Lead Image © Jakub Gojda, 123RF.com

Lead Image © Jakub Gojda, 123RF.com

Clusters with Windows Server 2012 R2

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Article from ADMIN 19/2014
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With Windows, you can create a highly available cluster at the click of a button. The cluster will even handle fully automated, non-disruptive software upgrades.

Windows Server 2012 rolled out a new, easier way to build a high-availability cluster. And, with Windows Server 2012 R2, you can even build the cluster with virtual servers and use virtual disks as shared storage.

This article describes how to set up a cluster with Windows Server 2012 R2. The process is largely the same for virtual servers and physical clusters. The only difference is in the configuration of virtual disks as shared VHDX files [1]. You can, of course, continue to work with other shared storage for your cluster, even if you are running a virtual cluster.

Windows Server 2012 also offers the ability to define VHD disks as iSCSI-based, shared cluster storage on a server. Starting with Windows Server 2012 R2, this feature also works with VHDX hard drives. One advantage of iSCSI targets as shared storage is that you can also integrate physical clusters, whereas shared VHDX disks only support virtual clusters.

Companies that virtualize servers with Hyper-V and want to achieve high availability rely on the live migration of VMs in the cluster. However, you can only achieve live migration with physical shared storage or iSCSI targets. Shared storage on the basis of shared VHDX does not support clusters for live migration with Hyper-V.

If you run Hyper-V in a cluster, you can ensure that all virtual servers are automatically taken over by another host if one physical host fails.

iSCSI Targets

Windows Server 2012 R2 serves up virtual disks based on VHDX files as iSCSI targets on the network (Figure  1). These virtual disks can serve as shared storage for a cluster. To use virtual disks as iSCSI targets, you must install the iSCSI Target Server role service in Server Manager by clicking Add Roles and Features  | Server Roles | File and Storage Services  | File and iSCSI Services . After installing the role service, you can use Server Manager to select File and Storage Services | iSCSI and create virtual disks, which can be configured as iSCSI targets on the network. It is a good idea to use a server on the network that is not part of the cluster.

Figure 1: Windows Server 2012 R2 can provide virtual VHDX disks as iSCSI targets.

In the scope of the setup, you can define the size and the location of the VHD(X) file. You can use the wizard to control which server on the network is allowed to access the iSCSI target. If you want to use the disks as cluster storage, you can restrict access here. You can also use a single iSCSI target to provide multiple virtual iSCSI disks on a server. To do this, simply restart the wizard and select an existing target.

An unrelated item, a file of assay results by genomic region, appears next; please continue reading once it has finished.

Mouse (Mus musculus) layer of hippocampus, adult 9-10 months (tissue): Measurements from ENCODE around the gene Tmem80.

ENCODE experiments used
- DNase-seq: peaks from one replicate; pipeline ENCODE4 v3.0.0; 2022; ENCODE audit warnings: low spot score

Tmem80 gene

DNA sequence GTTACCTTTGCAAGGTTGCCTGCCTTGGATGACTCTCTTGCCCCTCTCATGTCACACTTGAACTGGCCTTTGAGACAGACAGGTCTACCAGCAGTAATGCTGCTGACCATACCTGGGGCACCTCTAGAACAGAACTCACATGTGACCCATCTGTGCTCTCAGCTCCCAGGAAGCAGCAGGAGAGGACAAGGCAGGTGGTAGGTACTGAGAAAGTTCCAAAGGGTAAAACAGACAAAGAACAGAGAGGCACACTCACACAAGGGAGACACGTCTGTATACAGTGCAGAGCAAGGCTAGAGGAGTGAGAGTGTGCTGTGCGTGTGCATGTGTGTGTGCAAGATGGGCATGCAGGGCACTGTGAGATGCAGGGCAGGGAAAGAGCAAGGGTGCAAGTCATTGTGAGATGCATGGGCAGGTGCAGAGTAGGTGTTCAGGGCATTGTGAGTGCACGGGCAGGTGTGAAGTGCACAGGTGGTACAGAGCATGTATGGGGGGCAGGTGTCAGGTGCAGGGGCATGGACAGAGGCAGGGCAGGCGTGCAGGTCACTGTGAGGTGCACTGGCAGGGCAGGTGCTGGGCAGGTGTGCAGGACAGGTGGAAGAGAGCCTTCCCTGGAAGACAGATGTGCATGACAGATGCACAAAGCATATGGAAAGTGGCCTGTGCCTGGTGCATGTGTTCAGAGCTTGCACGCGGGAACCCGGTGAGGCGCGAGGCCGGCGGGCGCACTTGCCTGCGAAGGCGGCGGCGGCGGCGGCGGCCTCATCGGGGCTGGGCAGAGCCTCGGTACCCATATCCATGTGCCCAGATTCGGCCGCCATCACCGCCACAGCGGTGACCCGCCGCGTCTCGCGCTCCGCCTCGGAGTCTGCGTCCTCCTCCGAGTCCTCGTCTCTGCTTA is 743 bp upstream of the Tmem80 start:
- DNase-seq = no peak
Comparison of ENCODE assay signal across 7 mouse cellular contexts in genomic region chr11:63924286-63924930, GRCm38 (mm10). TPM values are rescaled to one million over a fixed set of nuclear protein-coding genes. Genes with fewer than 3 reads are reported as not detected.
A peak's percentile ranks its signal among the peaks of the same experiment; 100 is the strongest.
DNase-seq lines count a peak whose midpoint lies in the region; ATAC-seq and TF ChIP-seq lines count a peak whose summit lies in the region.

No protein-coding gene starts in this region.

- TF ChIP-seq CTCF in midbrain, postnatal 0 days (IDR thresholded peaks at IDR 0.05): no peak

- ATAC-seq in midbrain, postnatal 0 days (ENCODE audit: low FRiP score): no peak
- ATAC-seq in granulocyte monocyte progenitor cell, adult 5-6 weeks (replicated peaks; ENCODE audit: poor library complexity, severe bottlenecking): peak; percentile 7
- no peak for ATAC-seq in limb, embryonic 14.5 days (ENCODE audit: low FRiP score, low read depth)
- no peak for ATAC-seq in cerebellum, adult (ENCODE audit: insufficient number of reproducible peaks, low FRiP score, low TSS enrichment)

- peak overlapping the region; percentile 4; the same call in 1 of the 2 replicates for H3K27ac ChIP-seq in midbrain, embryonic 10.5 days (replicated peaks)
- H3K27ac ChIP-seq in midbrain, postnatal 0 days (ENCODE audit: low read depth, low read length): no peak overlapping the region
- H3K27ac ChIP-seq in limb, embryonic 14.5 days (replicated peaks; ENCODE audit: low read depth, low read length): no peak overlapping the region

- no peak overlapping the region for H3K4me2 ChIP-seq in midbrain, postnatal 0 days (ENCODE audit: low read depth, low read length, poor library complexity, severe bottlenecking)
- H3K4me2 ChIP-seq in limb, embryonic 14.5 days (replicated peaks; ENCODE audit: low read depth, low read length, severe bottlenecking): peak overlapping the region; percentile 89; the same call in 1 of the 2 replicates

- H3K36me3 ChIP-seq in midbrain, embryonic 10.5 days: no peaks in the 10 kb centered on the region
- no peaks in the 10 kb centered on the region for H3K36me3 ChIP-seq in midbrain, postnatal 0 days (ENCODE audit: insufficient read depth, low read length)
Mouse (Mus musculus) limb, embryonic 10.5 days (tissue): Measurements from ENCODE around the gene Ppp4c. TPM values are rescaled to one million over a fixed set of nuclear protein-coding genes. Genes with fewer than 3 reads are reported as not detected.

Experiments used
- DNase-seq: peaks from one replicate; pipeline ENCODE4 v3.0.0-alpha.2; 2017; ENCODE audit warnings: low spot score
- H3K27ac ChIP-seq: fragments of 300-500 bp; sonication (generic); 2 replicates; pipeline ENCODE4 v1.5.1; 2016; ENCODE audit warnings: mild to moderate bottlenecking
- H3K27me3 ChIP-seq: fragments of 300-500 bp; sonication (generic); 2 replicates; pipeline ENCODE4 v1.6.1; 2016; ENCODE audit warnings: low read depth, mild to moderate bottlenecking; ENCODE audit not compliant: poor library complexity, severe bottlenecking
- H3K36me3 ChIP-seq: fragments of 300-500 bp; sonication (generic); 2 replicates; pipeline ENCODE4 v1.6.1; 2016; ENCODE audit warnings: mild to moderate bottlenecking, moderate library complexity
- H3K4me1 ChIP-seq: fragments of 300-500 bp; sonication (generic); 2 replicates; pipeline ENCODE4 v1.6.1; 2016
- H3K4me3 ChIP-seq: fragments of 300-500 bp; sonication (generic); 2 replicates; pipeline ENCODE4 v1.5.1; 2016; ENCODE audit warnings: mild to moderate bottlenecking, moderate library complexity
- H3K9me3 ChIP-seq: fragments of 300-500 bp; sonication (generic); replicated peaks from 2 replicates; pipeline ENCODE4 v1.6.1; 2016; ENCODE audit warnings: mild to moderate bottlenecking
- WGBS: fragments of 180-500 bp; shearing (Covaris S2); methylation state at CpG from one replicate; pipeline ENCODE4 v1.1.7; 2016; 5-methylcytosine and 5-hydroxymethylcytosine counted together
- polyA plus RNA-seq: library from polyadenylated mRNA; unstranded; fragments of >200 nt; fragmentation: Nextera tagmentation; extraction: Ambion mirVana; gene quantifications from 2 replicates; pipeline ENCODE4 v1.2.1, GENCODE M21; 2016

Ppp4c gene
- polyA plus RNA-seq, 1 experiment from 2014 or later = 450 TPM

After generating the individual virtual disks and assigning iSCSI target(s), you can connect them to the cluster nodes. After integration, the virtual disks are displayed as normal drives in the server's local disk manager and can be managed accordingly.

Connecting iSCSI Targets

To connect cluster nodes to virtual iSCSI disks, you need the iSCSI Initiator, which is one of the built-in tools on Windows Server 2012 R2. Search for iscsi in the home screen and then launch the tool. When you first call the tool, you need to confirm the start of the corresponding system service and unblock the service on the Windows Firewall.

To integrate iSCSI storage, first go to the Discovery tab. Click on Discover Portal and enter the IP address or name of the server that provides the virtual disks. Go to the Targets tab, which Windows uses to display the iSCSI targets on the server. You can then connect the target with the available disk drives, which you created with the iSCSI target on the target server.

Press Connect , and the server opens a connection with the server and creates virtual disks (Figure 2). Check Add this connection to the list of Favorite Targets box. This option must be set for all disks. Confirm all windows by pressing OK . If you create a cluster with iSCSI, connect the target with the second server and all other cluster nodes that you want to include in the cluster.

Figure 2: On the cluster node, integrate the virtual iSCSI targets via the iSCSI initiator.

You can select Enable multi-path to specify that Windows Server 2012 R2 also uses alternative network paths between the server and target system. This is an important factor in increasing reliability.

Configuring iSCSI Disks

Once you have connected iSCSI targets, the drives associated with a iSCSI target become available in Disk Manager. You can launch Disk Manager by typing diskmgmt.msc.

Once the drives are connected to the first server node, they must be switched online, initialized, partitioned, and formatted in Disk Manager. Converting to dynamic disks is not recommended for use in a cluster. However, because the medium has already been initialized and formatted on the first node, you need not repeat this step on the second. On the second node, you just need to switch the Status to Online and change the drive letter, which must match the first node. Using the context menu, switch the iSCSI targets to Online , then initialize the target and create a volume and format it NTFS.

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